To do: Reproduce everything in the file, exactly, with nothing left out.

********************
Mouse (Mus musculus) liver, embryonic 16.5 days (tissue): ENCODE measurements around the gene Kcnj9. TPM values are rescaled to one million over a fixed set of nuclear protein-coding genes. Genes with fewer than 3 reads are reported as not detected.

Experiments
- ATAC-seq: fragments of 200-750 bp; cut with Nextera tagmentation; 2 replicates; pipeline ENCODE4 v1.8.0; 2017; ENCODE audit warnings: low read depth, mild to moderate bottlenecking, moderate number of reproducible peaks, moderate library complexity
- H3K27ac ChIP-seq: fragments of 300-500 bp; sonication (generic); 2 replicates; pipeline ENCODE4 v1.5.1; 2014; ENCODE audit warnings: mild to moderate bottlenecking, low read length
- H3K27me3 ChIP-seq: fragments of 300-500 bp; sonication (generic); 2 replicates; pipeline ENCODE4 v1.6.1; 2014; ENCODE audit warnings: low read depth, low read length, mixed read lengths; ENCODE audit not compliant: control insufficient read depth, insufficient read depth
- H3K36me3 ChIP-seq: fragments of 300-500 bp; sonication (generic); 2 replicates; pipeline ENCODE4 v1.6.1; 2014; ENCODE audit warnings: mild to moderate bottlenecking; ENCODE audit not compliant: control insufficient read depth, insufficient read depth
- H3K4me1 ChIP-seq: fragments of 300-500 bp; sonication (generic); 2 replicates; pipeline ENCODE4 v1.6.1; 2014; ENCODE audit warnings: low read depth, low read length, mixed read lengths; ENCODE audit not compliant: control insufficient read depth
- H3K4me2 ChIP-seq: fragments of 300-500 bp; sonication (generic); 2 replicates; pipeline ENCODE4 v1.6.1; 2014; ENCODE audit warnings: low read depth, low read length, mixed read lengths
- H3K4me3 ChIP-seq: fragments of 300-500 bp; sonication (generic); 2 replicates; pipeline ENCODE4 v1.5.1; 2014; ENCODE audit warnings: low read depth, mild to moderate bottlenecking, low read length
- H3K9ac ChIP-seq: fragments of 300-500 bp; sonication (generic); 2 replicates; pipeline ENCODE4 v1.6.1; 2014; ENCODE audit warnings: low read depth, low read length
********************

Mouse (Mus musculus) liver, embryonic 16.5 days (tissue): ENCODE measurements around the gene Kcnj9. TPM values are rescaled to one million over a fixed set of nuclear protein-coding genes. Genes with fewer than 3 reads are reported as not detected.

Experiments
- ATAC-seq: fragments of 200-750 bp; cut with Nextera tagmentation; 2 replicates; pipeline ENCODE4 v1.8.0; 2017; ENCODE audit warnings: low read depth, mild to moderate bottlenecking, moderate number of reproducible peaks, moderate library complexity
- H3K27ac ChIP-seq: fragments of 300-500 bp; sonication (generic); 2 replicates; pipeline ENCODE4 v1.5.1; 2014; ENCODE audit warnings: mild to moderate bottlenecking, low read length
- H3K27me3 ChIP-seq: fragments of 300-500 bp; sonication (generic); 2 replicates; pipeline ENCODE4 v1.6.1; 2014; ENCODE audit warnings: low read depth, low read length, mixed read lengths; ENCODE audit not compliant: control insufficient read depth, insufficient read depth
- H3K36me3 ChIP-seq: fragments of 300-500 bp; sonication (generic); 2 replicates; pipeline ENCODE4 v1.6.1; 2014; ENCODE audit warnings: mild to moderate bottlenecking; ENCODE audit not compliant: control insufficient read depth, insufficient read depth
- H3K4me1 ChIP-seq: fragments of 300-500 bp; sonication (generic); 2 replicates; pipeline ENCODE4 v1.6.1; 2014; ENCODE audit warnings: low read depth, low read length, mixed read lengths; ENCODE audit not compliant: control insufficient read depth
- H3K4me2 ChIP-seq: fragments of 300-500 bp; sonication (generic); 2 replicates; pipeline ENCODE4 v1.6.1; 2014; ENCODE audit warnings: low read depth, low read length, mixed read lengths
- H3K4me3 ChIP-seq: fragments of 300-500 bp; sonication (generic); 2 replicates; pipeline ENCODE4 v1.5.1; 2014; ENCODE audit warnings: low read depth, mild to moderate bottlenecking, low read length
- H3K9ac ChIP-seq: fragments of 300-500 bp; sonication (generic); 2 replicates; pipeline ENCODE4 v1.6.1; 2014; ENCODE audit warnings: low read depth, low read length